Inside the gates, bus drivers were eager to see him.
A Courant analysis of nearly 30,000 school bus inspections in Connecticut magnifies that concern. Among larger school bus operators, Specialty had by far the worst maintenance record in the state in 2009, with inspectors declaring its buses unfit to carry students nearly seven out of 10 times. Specialty's buses on average had five times as many serious violations as buses statewide, and nearly 75 percent more on average than the large bus company with the second-worst record, Autumn Transportation, whose buses were taken off the road in six out of 10 inspections in 2009.
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It was an Autumn bus that crashed in January, killing a Rocky Hill student, and the driver was an employee of Specialty. The two companies, which transport special-education and magnet-school children in Hartford, operate from the same bus yard, have the same shop foreman and use the same mechanics.
Bennett Grossman, president of Specialty, and Salvatore Marotta, president of Autumn, both said they were surprised by the high percentage of out-of-service buses, and said they have increased safety and maintenance efforts since the crash.
"We've been doing this a long time. We take this very, very seriously," Grossman said. "We take the safety of the kids very seriously."
Overall, more than 25 percent of the roughly 7,500 school buses carrying children across the state were ordered off the road in 2009 during routine safety inspections. More than 600 buses had serious brake problems; another 200 had transmission leaks. More than 100 had serious problems with emergency doors and more than 300 had problems with crossing gates or lighted stop signs that extend when a bus is picking up or dropping off students.
Many vehicles were repeat offenders. Among buses that were ordered out of service in 2008 and reinspected in 2009, more than 70 percent were ordered out of service again — sometimes for the same problem, even after carriers had certified that repairs were made.
After a January 2007 check of buses at the New Britain Transportation Co., Inspector Douglas Lecco ordered a Ford van out of service because gas was dripping from the fuel tank. When he returned in June 2008, he found the same van's gas tank leaking and ordered it out of service. Last October, when Lecco inspected the van again, he once again found fuel dripping from a leak in the tank.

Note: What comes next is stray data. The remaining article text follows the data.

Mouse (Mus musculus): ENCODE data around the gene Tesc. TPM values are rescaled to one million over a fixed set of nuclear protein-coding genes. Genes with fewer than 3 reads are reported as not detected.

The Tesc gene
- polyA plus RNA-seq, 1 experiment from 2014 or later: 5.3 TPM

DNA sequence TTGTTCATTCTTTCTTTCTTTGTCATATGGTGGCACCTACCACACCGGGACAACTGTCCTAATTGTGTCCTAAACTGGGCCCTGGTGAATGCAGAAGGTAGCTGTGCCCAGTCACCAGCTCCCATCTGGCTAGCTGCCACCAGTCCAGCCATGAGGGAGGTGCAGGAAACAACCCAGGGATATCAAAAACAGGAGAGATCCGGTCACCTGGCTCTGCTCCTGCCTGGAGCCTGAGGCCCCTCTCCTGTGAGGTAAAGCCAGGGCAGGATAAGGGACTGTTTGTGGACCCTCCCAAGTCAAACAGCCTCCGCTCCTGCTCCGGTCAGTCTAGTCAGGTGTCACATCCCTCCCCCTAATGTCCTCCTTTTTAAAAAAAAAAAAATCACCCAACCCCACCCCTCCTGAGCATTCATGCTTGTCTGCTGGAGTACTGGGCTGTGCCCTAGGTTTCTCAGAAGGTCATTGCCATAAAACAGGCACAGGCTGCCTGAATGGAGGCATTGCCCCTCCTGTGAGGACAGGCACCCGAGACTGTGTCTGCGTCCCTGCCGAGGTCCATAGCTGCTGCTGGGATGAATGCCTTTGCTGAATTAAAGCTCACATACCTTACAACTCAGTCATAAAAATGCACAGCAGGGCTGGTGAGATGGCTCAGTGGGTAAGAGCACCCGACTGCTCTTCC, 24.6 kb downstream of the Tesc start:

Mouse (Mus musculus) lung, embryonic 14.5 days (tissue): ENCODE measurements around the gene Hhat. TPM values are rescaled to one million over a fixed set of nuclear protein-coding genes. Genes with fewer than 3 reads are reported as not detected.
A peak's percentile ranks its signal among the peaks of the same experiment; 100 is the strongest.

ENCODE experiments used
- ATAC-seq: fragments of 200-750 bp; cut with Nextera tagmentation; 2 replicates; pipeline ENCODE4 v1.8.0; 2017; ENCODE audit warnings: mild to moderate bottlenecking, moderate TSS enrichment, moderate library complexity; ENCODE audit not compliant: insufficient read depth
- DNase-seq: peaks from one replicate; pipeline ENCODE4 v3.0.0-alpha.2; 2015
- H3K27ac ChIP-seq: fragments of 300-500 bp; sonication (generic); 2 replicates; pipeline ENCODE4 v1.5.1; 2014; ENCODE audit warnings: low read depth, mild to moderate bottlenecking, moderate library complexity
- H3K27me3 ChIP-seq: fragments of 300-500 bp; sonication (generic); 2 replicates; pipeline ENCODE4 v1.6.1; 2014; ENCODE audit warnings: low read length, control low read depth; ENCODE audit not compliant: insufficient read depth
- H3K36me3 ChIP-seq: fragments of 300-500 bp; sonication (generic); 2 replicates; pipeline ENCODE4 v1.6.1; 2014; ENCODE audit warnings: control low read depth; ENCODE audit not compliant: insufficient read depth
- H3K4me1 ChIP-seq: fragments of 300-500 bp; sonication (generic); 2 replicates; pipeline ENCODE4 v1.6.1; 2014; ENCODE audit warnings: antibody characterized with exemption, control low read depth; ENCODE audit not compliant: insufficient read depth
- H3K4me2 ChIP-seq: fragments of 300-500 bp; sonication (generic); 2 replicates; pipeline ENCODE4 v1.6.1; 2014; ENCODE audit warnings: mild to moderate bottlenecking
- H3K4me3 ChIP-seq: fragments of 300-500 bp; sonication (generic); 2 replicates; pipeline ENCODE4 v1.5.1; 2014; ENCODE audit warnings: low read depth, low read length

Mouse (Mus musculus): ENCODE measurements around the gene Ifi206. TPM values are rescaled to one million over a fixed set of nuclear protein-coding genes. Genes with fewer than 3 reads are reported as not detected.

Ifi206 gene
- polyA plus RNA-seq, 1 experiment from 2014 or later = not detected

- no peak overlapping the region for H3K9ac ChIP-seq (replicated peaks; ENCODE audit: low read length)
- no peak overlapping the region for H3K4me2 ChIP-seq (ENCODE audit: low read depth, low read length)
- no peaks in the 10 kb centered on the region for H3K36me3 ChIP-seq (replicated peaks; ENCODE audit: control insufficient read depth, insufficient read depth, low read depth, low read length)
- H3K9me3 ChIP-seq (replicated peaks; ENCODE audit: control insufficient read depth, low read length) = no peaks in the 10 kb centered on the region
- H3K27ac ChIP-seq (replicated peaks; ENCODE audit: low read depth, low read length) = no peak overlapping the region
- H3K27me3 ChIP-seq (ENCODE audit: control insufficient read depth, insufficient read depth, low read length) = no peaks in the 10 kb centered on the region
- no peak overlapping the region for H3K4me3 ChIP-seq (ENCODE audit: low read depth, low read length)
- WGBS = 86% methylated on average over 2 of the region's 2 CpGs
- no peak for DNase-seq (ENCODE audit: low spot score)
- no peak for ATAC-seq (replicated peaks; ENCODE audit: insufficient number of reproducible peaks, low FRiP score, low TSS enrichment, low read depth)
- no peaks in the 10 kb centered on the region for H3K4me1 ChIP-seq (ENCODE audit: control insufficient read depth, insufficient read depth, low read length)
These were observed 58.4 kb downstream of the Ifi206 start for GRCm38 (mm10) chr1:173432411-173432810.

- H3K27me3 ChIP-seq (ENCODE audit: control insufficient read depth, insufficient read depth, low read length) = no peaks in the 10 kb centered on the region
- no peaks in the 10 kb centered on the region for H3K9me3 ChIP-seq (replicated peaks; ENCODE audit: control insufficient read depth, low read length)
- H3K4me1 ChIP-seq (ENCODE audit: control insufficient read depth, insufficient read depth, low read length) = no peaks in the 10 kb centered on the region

For another New Britain Transportation Co. vehicle, inspectors on four consecutive inspections ordered a bus out of service because a dashboard light indicated a possible problem with the braking system.
Peter Agostini, president of New Britain Transportation, did not return a telephone message seeking comment.
For some inspections, state officials specifically noted that earlier violations had not been corrected — even in cases where bus companies had claimed the repairs had been made.
In an inspection last October on a 16-year-old van operated by Windham Technical High School, the inspector noted eight violations, from minor paperwork issues to leaking axles, that had been certified as repaired when the work had not been done.
"FALSE STATEMENT MADE ON INSPECTION REPORT, signed as repaired under penalty of false statement," Inspector Bonnie Morin wrote in her report.
William Seymour, a spokesman for the state Department of Motor Vehicles, said that state-owned technical school buses are repaired at multiple facilities and that officials are investigating to determine if false statements were made or if there was confusion or miscommunication about maintenance.
"We're literally in the process of still sorting that out," he said.
Seymour said the agency audits buses with multiple out-of-service records. "In these instances, we reinspect buses with the resources we have and ... issue tickets that carry fines and do spot inspections later," he said.